LOGIN TO YOUR ACCOUNT

Username
Password
Remember Me
Or use your Academic/Social account:

CREATE AN ACCOUNT

Or use your Academic/Social account:

Congratulations!

You have just completed your registration at OpenAire.

Before you can login to the site, you will need to activate your account. An e-mail will be sent to you with the proper instructions.

Important!

Please note that this site is currently undergoing Beta testing.
Any new content you create is not guaranteed to be present to the final version of the site upon release.

Thank you for your patience,
OpenAire Dev Team.

Close This Message

CREATE AN ACCOUNT

Name:
Username:
Password:
Verify Password:
E-mail:
Verify E-mail:
*All Fields Are Required.
Please Verify You Are Human:
fbtwitterlinkedinvimeoflicker grey 14rssslideshare1
McGuinness, David; Greenhalgh, Paul; Davidson, Gill (2012)
Publisher: SAGE Publications
Languages: English
Types: Article
Subjects: K400
Many of the programmes and initiatives to regenerate deprived neighbourhoods appear to have had limited lasting impact. It has been argued that one reason for this is that we still have little real understanding of the nature and scale of the problems some communities face (Bernt, 2009). This article attempts to add to our knowledge through close study of an area with multiple problems and a history of failed regeneration attempts. An in-depth case study, undertaken to explore the current situation and future prospects of South Bank, a small neighbourhood in the North East of England, highlights transferable knowledge which may be applied to other regeneration areas.\ud The analysis considers the nature and consequences of industrial decline; entrenched deprivation; the stigmatization of communities; the value of community consultation and the potential impact of retail-led regeneration. We question whether negative stigma attached to places can be changed and we ask what the future may hold for deprived communities now that public sector funding has largely dried up, and we consider an alternative approach: the potential impacts of private sector retail-led regeneration in the absence of public sector funding.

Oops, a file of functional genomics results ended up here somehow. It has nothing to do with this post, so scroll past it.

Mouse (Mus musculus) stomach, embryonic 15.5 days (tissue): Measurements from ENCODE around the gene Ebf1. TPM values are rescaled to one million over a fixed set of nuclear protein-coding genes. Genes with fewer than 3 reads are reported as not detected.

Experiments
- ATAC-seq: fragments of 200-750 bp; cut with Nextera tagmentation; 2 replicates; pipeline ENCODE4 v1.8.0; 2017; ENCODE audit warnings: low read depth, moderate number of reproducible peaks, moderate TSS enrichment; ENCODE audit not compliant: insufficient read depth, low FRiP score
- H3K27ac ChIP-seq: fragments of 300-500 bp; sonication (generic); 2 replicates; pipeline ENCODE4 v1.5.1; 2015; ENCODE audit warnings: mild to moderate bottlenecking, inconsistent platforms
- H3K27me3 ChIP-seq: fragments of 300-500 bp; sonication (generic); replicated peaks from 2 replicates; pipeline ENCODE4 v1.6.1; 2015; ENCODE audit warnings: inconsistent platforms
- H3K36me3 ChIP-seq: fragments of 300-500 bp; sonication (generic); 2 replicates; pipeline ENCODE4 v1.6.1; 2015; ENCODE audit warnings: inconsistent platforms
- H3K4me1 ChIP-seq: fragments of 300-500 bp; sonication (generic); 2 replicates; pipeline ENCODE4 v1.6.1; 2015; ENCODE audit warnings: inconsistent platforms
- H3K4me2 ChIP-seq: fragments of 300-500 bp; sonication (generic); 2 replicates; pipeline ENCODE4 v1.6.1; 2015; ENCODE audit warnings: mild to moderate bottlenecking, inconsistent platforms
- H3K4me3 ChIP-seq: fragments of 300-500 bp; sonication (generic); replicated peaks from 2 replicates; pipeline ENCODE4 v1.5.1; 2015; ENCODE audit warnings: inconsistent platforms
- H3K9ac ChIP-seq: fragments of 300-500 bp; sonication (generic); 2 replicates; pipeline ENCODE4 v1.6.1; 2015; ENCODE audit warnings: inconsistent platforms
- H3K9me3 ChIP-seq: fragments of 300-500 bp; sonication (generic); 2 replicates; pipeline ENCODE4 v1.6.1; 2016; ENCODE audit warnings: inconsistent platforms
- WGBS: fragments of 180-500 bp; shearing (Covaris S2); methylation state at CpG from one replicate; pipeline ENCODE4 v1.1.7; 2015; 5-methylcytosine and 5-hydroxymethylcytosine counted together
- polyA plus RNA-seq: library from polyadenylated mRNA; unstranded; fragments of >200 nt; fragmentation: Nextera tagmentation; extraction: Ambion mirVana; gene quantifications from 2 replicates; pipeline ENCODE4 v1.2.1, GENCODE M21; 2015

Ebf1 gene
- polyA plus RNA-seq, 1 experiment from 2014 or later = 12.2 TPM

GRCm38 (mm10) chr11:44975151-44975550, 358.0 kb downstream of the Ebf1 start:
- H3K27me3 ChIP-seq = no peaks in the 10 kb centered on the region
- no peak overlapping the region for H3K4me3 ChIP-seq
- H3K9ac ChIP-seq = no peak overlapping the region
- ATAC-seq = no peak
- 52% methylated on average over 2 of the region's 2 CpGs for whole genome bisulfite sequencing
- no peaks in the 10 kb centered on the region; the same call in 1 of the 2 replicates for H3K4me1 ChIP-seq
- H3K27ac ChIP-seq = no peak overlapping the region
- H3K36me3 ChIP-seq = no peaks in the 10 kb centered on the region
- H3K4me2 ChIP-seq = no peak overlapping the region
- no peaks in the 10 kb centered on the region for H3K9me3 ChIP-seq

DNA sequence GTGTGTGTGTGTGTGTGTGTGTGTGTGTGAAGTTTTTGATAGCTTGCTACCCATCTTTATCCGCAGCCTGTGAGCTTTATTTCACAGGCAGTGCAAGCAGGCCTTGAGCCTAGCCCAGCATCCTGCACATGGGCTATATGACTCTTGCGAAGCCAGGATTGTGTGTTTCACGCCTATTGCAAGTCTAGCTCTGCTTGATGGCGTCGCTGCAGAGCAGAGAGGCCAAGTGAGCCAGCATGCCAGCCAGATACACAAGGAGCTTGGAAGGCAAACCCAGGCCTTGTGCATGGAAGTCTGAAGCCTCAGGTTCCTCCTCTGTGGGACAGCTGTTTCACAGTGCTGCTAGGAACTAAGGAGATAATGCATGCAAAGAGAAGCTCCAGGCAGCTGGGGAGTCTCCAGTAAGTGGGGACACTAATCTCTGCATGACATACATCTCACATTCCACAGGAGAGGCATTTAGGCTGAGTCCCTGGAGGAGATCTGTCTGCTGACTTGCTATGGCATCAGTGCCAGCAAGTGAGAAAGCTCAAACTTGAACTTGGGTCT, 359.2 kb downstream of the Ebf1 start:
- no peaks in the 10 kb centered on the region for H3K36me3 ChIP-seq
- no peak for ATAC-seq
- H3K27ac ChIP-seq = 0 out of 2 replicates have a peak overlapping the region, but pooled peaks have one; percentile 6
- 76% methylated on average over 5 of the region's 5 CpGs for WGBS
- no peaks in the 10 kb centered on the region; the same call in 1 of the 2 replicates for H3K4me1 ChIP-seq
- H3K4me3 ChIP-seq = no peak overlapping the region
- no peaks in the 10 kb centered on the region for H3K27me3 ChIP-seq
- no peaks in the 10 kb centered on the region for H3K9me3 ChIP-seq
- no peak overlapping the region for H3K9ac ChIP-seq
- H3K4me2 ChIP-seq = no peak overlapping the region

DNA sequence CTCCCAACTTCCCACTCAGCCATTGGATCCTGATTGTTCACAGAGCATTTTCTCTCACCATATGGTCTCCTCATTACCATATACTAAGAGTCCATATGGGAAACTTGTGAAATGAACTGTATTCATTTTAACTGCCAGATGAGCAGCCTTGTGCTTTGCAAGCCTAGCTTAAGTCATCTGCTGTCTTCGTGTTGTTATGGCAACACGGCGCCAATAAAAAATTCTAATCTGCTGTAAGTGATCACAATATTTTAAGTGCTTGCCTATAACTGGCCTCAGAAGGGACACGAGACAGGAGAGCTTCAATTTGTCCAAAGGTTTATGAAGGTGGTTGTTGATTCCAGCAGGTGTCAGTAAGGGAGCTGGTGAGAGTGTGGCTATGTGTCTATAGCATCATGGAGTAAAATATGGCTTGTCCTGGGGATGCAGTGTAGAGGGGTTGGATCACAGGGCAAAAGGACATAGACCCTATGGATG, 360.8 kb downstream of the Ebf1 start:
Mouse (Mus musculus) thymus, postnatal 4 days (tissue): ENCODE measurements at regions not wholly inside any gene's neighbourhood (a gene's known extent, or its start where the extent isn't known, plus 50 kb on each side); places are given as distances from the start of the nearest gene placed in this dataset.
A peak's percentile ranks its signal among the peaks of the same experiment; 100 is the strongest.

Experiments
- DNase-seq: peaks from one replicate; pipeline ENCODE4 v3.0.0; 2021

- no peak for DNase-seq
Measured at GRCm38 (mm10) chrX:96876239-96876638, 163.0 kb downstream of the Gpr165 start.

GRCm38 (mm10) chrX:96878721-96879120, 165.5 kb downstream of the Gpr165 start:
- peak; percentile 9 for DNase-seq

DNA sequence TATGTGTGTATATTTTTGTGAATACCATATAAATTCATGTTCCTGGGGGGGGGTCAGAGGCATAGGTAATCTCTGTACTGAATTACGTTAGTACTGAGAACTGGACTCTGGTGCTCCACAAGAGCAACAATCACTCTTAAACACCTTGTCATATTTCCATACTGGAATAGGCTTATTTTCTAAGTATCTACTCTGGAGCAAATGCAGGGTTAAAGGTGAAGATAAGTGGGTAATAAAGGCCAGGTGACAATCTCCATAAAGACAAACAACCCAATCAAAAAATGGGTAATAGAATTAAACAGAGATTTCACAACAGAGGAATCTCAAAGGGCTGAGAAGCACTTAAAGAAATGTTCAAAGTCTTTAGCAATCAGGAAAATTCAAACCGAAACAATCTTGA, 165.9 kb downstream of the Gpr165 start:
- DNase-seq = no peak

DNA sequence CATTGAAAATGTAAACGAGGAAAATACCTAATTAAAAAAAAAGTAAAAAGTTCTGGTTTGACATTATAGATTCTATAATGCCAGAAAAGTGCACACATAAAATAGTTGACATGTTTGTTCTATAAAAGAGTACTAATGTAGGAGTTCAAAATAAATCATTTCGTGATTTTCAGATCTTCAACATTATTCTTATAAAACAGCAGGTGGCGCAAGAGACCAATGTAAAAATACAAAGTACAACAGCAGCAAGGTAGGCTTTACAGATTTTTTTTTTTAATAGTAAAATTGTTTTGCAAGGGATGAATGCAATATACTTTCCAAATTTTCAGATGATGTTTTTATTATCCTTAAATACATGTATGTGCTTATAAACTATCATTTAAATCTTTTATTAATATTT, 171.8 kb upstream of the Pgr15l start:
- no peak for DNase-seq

Share - Bookmark

Cite this article